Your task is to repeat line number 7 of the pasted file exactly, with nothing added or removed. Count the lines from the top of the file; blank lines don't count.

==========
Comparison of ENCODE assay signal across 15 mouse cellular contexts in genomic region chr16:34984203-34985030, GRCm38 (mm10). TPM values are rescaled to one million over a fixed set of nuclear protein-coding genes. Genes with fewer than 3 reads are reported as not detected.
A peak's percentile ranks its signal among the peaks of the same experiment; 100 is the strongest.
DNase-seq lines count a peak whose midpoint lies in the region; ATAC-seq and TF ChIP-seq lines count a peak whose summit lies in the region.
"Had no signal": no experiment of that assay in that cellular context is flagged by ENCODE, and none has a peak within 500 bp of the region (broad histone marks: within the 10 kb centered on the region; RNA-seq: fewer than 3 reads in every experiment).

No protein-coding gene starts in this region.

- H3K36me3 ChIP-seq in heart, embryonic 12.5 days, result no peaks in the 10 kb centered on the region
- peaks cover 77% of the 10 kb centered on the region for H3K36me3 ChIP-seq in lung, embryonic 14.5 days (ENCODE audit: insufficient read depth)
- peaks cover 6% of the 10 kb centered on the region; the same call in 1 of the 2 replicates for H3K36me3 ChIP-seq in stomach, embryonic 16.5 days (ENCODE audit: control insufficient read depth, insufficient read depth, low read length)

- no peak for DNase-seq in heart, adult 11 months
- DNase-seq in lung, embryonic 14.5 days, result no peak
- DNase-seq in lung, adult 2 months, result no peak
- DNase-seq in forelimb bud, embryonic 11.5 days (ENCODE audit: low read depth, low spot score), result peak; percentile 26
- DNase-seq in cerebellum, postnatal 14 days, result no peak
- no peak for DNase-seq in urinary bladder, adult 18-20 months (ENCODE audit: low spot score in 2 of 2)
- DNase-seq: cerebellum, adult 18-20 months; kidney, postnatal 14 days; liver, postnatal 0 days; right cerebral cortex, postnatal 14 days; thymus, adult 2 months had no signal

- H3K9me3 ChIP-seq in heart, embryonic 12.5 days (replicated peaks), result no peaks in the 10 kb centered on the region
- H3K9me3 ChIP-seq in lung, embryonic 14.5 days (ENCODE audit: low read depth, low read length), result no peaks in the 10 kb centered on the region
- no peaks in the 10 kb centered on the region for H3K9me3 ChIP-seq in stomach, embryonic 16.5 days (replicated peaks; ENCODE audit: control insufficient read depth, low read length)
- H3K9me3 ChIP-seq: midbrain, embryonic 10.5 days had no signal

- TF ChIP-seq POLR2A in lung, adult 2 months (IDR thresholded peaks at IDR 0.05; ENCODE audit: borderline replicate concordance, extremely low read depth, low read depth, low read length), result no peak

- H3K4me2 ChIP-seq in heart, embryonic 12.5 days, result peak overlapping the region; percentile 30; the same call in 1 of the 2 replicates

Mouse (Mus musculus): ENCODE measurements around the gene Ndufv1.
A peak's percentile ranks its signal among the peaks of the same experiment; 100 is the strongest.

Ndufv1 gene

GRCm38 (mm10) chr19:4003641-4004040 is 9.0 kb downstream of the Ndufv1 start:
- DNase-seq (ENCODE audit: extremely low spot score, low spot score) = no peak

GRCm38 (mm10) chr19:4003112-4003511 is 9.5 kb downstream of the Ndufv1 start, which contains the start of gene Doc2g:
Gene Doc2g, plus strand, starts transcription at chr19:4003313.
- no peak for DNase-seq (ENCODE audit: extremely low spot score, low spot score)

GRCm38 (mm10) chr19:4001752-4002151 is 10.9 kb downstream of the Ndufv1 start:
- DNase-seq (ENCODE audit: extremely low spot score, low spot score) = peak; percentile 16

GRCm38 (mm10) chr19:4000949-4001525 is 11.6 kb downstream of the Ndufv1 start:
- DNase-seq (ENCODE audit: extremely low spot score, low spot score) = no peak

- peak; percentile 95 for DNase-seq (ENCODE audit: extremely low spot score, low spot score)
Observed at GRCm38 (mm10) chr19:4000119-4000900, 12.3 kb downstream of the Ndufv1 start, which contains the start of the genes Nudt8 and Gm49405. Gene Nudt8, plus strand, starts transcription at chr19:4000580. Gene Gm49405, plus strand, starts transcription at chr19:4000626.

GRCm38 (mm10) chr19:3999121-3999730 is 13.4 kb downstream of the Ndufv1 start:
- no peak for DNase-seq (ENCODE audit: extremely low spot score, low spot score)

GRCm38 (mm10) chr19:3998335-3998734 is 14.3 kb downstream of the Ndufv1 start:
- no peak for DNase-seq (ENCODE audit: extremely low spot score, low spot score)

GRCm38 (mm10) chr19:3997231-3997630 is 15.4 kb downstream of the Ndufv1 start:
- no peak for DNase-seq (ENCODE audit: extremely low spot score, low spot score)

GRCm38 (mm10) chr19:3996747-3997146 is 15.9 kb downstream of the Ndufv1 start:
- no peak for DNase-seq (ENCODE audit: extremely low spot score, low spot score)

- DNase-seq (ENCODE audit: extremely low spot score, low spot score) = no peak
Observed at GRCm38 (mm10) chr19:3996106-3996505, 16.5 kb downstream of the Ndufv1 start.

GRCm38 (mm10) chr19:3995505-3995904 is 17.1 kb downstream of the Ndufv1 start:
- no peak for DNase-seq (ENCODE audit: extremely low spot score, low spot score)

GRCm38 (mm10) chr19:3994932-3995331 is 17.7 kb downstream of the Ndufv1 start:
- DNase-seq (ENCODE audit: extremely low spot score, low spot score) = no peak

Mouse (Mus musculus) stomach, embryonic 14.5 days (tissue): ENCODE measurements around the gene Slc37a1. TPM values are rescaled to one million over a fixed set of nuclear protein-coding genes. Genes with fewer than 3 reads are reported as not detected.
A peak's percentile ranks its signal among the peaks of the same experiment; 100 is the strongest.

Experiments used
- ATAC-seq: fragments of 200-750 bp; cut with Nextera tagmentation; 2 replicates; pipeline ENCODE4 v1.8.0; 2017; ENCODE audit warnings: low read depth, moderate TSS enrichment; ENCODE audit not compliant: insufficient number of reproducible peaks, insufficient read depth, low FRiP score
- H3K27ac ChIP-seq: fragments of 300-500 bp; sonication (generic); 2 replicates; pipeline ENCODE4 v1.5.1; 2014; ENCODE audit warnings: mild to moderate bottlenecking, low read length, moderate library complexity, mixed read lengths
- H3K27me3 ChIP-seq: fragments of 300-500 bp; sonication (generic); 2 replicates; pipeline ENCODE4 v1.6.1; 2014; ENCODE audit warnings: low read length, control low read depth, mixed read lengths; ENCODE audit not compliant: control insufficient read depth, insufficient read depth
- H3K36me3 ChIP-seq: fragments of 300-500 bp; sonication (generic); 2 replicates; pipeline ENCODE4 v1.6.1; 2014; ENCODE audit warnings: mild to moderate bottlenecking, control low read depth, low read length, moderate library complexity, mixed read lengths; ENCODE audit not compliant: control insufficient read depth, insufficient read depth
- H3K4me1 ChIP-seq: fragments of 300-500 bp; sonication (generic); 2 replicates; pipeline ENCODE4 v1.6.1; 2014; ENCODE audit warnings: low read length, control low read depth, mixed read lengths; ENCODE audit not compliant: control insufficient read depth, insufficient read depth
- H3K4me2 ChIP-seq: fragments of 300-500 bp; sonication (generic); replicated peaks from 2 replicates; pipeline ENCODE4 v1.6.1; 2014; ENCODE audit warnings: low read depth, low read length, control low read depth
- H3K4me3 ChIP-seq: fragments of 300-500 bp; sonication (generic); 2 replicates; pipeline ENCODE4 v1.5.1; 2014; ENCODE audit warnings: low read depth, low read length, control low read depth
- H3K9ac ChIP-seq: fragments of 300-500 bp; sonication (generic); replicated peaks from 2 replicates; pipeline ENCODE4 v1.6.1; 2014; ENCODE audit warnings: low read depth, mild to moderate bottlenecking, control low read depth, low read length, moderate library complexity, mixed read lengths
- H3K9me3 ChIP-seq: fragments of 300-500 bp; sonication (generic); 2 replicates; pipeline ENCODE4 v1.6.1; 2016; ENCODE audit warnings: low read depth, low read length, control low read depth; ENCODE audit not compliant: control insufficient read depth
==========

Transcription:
- peaks cover 77% of the 10 kb centered on the region for H3K36me3 ChIP-seq in lung, embryonic 14.5 days (ENCODE audit: insufficient read depth)